Programmes > Par auteur > Bar-Yosef Mayer Daniella E.

Shell beads in Neolithic burial contexts - the curious case of Kfar HaHoresh
Heeli C. Schechter  1, *@  , A. Nigel Goring-Morris  2@  , Daniella E. Bar-Yosef Mayer  3@  
1 : Mandel School for Advanced Studies in the Humanities, The Hebrew University of Jerusalem  (MNDL-HUJ)  -  Site web
Jerusalem 91905 -  Israël
2 : The Hebrew University of Jerusalem  (HUJ)  -  Site web
Jerusalem 91905 -  Israël
3 : The Steinhardt Museum of Natural History, Tel Aviv University  (SMNH)  -  Site web
Tel Aviv 6997801 -  Israël
* : Auteur correspondant

This study examines the use of shell beads in specific burial contexts found at the Pre-Pottery Neolithic B (PPNB) cultic-mortuary site of Kfar HaHoresh, Israel. The site includes strata representing the three major phases of the PPNB – Early, Middle and Late. Architectural elements, material culture and mortuary practices change through the Neolithic sequence found at the site, reflecting changing cultural behaviors, norms and beliefs.

Architectural changes include the transition from the use of a massive walled and lime-plastered podium, to multiple complexes of terraces, smaller structures and plastered surfaces, cists, installations and combustion features, scattered in groups throughout the site. Burial customs change from single, mostly primary adult burials, to multiple secondary burials, some with bone arrangements and an increase in accompanying grave goods. These developments are graduated, complex and not necessarily synchronous yet represent a general vector of change.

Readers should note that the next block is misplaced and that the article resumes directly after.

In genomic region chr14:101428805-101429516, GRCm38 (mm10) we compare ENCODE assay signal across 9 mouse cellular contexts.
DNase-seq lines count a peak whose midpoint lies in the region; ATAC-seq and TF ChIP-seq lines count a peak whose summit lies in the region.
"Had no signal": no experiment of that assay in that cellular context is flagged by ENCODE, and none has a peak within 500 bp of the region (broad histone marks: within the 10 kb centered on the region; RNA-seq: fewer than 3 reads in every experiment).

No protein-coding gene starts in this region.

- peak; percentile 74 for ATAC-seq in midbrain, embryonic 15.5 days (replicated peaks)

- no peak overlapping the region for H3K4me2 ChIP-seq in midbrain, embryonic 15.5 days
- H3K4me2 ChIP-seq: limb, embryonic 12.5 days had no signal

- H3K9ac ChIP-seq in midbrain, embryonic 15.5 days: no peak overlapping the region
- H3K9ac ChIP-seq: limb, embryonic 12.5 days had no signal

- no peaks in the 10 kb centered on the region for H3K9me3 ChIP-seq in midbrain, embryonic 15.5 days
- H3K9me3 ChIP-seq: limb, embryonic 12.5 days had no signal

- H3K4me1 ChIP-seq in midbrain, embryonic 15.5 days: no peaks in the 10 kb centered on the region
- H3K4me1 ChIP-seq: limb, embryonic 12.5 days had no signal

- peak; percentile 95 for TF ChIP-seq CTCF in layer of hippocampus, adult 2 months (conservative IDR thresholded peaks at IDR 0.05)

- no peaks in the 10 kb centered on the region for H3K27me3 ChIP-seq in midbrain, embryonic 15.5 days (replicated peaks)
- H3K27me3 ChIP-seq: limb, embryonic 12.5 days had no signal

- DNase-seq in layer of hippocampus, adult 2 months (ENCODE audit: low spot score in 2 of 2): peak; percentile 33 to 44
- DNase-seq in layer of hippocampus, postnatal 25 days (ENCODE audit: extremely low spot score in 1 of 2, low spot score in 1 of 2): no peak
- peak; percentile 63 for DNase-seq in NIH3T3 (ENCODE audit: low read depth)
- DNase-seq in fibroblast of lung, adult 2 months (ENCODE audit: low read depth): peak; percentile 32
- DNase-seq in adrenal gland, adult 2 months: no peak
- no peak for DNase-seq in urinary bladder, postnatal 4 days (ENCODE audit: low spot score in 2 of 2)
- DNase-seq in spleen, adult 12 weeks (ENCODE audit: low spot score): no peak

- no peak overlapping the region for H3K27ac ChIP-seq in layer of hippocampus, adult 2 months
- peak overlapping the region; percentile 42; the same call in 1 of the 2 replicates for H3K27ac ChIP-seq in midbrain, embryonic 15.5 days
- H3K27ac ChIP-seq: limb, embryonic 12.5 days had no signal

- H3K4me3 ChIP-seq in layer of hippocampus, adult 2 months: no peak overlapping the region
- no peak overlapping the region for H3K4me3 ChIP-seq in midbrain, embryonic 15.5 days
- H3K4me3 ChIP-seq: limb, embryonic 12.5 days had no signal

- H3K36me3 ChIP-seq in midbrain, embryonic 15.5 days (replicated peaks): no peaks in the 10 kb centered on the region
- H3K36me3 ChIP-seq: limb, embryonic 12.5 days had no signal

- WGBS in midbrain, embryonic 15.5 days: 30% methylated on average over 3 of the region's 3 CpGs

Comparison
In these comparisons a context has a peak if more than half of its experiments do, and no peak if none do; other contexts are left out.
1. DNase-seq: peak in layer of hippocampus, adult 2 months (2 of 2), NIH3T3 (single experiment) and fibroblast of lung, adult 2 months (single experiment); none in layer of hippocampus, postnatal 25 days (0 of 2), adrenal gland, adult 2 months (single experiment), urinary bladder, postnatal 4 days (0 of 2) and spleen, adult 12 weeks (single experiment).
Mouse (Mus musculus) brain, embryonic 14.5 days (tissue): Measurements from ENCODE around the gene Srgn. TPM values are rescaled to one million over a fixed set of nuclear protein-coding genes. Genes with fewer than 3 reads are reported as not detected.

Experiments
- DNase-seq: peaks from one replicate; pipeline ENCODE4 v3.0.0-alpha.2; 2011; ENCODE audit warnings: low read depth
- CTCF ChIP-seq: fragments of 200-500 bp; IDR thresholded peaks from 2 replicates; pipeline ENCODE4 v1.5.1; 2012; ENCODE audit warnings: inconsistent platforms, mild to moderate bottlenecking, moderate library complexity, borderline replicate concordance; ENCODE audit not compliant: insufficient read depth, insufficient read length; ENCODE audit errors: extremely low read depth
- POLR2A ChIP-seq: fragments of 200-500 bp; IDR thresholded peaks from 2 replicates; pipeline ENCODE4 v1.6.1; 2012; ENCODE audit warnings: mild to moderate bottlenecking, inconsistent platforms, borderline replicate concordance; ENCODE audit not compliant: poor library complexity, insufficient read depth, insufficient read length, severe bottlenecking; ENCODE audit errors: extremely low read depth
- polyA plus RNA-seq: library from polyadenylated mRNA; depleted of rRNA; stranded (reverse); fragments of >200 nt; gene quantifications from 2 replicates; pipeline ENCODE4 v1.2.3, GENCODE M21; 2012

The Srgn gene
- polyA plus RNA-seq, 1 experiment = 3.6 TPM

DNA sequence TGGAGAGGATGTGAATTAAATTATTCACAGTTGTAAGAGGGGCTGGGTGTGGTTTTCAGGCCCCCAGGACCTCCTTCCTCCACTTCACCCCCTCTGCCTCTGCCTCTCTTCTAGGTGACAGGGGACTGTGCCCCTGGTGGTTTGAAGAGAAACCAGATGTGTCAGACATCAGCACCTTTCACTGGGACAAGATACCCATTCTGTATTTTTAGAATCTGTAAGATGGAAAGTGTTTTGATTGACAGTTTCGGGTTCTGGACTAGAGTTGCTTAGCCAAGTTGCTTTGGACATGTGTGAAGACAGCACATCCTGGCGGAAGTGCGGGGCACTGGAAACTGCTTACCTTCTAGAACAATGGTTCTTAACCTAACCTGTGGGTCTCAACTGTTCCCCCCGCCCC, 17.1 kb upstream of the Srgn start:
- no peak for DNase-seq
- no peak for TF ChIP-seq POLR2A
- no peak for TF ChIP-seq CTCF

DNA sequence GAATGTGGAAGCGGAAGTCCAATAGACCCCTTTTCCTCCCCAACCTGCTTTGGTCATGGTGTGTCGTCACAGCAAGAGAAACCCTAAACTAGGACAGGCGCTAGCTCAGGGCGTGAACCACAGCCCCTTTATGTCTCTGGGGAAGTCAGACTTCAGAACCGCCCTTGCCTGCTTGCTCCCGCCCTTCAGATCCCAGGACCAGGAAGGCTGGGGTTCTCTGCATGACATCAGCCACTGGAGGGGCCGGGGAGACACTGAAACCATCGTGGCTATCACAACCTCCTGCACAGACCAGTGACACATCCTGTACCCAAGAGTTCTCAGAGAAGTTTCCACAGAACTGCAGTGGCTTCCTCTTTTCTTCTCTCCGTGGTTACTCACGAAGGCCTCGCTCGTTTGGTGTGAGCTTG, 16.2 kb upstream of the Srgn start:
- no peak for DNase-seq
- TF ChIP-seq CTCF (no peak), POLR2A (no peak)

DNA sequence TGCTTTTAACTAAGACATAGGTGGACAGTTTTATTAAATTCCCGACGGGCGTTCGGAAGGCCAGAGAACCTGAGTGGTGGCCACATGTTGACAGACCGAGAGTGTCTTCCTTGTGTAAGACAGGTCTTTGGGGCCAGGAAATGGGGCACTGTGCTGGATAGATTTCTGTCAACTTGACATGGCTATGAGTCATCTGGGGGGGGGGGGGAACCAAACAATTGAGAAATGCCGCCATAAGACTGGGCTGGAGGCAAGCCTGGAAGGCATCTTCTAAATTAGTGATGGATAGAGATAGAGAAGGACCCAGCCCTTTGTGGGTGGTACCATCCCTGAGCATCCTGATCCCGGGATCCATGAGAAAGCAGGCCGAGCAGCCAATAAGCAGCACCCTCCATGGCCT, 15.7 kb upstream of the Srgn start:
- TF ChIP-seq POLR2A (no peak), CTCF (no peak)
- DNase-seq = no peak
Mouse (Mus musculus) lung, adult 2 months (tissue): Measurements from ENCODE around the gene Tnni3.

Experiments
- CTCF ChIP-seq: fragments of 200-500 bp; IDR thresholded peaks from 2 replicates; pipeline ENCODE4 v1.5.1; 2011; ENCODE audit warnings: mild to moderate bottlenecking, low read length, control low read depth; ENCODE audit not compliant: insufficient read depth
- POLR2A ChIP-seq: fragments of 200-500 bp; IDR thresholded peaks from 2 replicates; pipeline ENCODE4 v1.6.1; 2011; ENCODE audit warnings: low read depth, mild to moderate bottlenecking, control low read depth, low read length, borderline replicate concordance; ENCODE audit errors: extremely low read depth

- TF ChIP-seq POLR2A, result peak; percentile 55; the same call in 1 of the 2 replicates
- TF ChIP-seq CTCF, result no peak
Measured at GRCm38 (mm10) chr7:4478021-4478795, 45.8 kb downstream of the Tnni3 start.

A very large molluscan assemblage (>3,200 items), including marine, freshwater and land snail shells, was found in different contexts at the site. Concentrating on the marine shells, the assemblage is typical of Mediterranean zone PPNB sites, including mostly Mediterranean bivalves, accompanied by a small group of Mediterranean gastropods and rare Red Sea gastropods. The presence of Red Sea shells, originating at least 350 km away, attests to the long distance connections between different human populations in the Levant. A small fraction of the shells from the site are worked, perforated, or otherwise manipulated to function as beads and pendants. The shell beads recovered from burial contexts at the site, representing an integral aspect of developing funerary practices, are examined, and the different trends of change and continuity in this cultural behavior during the course of the PPNB, are discussed.

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